As demonstrated by a recent lawsuit filed by a carpet manufacturer against chocolate-giant Hershey, one has to ask how far large companies are going to go in attempt to stretch their trademark rights. What these companies want is a monopoly over their marks in every good and service.
However, trademark rights are limited in scope. The goods and services listed on a trademark registration establish the scope of the applicant’s rights in the relevant mark. This, however, does not prevent large companies from testing the boundaries.
In the lawsuit, Shaw Industries Group Inc., a carpet manufacturer owned by Berkshire Hathaway Inc., is seeking declaration that a carpet color it calls “Chocolate Kiss” does not infringe Hershey’s “Kisses” and “Hershey’s Kisses” trademarks.
Shaw has used the name “Chocolate Kiss” for a particular carpet color for over two decades without any indication of confusion between the products or the companies until December of 2012, when Hershey sent a cease and desist letter to Shaw in demanding that it stop using the “Chocolate Kiss” name. Despite Shaw’s response that it already planned to phase out the use of the “Chocolate Kiss” color name in June of 2013, Hershey demanded that it immediately stop using the term and threatened to file suit. Shaw, however, beat Hershey to the punch.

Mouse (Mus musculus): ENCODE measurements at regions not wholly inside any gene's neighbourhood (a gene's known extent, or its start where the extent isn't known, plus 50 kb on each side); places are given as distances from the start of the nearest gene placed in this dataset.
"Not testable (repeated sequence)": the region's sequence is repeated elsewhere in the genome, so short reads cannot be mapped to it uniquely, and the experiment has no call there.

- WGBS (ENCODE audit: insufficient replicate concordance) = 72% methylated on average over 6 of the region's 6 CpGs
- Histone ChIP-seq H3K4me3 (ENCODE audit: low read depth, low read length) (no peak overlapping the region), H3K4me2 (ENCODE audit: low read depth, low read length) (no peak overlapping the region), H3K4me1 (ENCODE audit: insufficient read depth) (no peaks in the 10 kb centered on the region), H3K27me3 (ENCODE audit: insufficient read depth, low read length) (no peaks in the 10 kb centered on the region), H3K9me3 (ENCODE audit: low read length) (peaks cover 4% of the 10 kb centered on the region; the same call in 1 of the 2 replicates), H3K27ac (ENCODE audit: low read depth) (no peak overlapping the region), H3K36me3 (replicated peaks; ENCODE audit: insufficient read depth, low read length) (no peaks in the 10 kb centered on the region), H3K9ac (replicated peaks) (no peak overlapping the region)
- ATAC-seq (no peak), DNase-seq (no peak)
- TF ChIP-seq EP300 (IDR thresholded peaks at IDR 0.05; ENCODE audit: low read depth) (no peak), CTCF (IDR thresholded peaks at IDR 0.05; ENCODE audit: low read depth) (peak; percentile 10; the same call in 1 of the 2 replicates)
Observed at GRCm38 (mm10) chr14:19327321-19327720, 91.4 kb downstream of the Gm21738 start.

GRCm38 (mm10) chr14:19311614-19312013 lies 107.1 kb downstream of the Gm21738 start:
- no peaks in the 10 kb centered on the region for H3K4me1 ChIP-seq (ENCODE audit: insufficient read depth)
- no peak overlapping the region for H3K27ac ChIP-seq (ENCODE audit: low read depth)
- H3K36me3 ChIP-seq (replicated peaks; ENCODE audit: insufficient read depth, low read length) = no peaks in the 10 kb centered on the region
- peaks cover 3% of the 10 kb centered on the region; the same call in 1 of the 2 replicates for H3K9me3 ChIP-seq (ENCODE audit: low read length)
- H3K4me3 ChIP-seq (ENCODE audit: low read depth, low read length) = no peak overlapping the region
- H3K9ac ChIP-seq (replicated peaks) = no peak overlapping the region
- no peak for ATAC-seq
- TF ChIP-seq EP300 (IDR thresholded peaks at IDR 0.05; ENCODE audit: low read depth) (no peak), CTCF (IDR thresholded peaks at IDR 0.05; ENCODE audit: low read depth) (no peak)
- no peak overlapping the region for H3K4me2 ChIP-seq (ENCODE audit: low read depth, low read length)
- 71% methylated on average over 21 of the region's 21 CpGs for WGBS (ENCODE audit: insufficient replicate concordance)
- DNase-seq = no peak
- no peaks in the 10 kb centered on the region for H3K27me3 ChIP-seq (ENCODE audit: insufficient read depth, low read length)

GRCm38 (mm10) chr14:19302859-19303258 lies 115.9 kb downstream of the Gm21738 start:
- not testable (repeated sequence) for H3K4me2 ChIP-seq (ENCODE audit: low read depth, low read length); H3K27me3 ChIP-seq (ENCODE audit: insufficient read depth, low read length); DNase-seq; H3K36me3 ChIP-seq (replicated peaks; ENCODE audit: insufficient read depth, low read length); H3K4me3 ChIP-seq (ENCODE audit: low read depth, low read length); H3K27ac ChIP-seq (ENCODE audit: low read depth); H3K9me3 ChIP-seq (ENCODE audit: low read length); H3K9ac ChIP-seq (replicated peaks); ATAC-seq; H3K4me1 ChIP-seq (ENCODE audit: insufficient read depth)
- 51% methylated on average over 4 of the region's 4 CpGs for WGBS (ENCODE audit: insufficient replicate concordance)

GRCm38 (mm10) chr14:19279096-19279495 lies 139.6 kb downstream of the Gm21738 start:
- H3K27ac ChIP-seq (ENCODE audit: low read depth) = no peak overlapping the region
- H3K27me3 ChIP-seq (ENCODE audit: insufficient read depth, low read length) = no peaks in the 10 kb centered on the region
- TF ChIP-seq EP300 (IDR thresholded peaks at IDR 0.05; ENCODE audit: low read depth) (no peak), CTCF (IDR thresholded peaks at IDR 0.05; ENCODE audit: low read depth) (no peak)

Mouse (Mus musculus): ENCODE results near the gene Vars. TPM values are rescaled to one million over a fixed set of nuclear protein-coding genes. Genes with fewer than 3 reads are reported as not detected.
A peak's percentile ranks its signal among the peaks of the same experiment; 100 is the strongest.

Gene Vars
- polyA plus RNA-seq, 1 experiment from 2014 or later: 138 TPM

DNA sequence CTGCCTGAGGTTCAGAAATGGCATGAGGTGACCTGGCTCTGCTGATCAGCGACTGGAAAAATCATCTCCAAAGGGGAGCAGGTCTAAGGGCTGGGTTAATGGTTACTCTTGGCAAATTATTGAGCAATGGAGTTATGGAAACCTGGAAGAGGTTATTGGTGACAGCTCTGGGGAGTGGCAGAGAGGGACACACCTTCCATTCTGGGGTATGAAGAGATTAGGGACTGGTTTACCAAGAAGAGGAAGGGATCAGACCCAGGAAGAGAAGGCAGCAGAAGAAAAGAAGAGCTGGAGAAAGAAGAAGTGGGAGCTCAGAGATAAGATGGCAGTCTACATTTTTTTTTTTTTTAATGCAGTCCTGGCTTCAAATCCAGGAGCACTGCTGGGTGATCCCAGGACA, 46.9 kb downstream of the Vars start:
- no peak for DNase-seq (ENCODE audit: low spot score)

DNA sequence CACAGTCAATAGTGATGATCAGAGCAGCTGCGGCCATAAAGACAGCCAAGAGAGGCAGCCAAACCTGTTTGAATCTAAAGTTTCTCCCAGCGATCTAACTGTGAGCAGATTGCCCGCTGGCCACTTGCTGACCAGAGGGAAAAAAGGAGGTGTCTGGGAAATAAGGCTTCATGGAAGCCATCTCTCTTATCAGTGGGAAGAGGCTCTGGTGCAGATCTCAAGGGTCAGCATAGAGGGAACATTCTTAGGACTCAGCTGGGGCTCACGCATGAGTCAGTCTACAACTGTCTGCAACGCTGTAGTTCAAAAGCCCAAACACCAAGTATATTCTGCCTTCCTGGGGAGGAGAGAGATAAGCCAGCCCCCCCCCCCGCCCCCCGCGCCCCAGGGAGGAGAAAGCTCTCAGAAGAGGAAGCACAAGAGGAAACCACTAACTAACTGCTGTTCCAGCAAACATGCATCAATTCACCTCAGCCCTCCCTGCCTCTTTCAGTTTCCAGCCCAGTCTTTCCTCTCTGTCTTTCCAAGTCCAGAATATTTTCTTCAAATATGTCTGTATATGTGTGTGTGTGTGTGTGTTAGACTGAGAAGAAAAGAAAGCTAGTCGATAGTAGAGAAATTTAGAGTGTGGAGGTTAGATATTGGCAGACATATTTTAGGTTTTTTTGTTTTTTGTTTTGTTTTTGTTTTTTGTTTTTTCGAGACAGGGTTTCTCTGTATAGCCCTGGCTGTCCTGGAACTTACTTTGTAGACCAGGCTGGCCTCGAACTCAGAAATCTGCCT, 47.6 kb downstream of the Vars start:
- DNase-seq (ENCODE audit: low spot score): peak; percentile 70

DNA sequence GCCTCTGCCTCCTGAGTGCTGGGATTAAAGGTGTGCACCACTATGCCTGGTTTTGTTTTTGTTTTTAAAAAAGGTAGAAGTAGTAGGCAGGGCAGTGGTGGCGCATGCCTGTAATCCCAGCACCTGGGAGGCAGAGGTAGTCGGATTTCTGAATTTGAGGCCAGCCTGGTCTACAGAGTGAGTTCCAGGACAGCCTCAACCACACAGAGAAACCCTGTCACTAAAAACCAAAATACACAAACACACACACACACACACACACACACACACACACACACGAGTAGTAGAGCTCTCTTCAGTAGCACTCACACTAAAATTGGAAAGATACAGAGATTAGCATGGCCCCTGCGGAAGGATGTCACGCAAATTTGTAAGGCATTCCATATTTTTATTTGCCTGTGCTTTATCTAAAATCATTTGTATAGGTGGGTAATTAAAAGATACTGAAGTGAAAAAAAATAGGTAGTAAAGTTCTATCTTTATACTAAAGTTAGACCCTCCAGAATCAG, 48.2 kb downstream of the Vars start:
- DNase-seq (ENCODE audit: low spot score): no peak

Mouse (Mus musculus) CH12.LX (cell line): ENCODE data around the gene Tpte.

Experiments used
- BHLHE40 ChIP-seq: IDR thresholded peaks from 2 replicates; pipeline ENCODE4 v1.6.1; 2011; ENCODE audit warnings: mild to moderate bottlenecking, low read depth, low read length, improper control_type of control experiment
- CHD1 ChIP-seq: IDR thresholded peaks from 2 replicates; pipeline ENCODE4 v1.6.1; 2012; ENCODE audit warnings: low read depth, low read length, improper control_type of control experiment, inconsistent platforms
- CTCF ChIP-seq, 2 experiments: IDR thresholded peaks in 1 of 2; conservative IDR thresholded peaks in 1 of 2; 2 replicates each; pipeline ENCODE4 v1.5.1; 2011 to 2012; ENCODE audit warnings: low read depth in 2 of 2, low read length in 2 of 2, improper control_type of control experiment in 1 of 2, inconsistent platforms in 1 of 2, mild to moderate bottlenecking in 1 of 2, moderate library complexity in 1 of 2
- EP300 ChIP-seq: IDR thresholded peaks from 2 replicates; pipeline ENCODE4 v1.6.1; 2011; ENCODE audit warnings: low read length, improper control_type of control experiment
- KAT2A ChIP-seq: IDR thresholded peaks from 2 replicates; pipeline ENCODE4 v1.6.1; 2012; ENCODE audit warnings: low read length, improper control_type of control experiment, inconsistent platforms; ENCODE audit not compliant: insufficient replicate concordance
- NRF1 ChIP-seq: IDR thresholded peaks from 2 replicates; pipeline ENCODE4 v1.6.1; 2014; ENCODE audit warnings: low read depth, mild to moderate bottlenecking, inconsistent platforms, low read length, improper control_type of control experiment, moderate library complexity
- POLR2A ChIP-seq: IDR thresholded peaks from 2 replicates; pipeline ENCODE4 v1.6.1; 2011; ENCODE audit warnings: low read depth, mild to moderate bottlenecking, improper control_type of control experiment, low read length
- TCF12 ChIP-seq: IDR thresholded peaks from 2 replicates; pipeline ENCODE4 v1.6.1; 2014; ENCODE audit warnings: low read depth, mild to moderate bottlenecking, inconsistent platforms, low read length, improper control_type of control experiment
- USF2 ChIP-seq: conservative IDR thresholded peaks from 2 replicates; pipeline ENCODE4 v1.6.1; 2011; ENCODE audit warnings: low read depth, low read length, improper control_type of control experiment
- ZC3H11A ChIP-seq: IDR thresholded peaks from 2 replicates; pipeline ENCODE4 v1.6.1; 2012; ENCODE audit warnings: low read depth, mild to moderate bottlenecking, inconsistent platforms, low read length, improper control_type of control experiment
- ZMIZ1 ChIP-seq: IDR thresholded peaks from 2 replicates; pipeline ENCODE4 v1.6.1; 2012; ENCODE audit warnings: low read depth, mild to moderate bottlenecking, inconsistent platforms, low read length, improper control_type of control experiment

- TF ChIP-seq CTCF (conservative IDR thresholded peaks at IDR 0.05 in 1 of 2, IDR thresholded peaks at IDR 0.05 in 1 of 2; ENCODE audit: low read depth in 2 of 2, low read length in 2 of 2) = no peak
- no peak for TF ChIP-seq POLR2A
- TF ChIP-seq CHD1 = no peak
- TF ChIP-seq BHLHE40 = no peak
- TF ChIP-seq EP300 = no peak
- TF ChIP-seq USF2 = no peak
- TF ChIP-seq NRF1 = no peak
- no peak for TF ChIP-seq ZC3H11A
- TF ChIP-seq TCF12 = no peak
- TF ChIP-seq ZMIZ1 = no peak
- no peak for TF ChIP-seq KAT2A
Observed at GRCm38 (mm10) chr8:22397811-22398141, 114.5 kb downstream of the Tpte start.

Shaw is requesting that the court issue a declaratory judgment that it is not infringing or diluting Hershey’s trademarks and that Hershey essentially agreed to its use of the name by not challenging it for twenty years. Specifically, Shaw states in its complaint that “[d]eclaratory relief is proper in this case because it will clarify and settle the actual, present dispute between the parties as to whether the plaintiffs use of the ‘Chocolate Kiss’ name violates defendant’s rights in its Kiss trademarks,” and “[i]t will allow Shaw to continue its regular business without fear of incurring further loss, as well as the uncertainty, insecurity and controversy giving rise to this action.”
Large companies such as Hershey’s are known to vigorously defend their brands and enforce their trademark rights, but one has to ask whether a carpet color name can be confused with Hershey’s trademarks. These companies are known to push their limits and test the boundaries of their rights, but require some push back by companies, such as Shaw, so they do not get out of hand.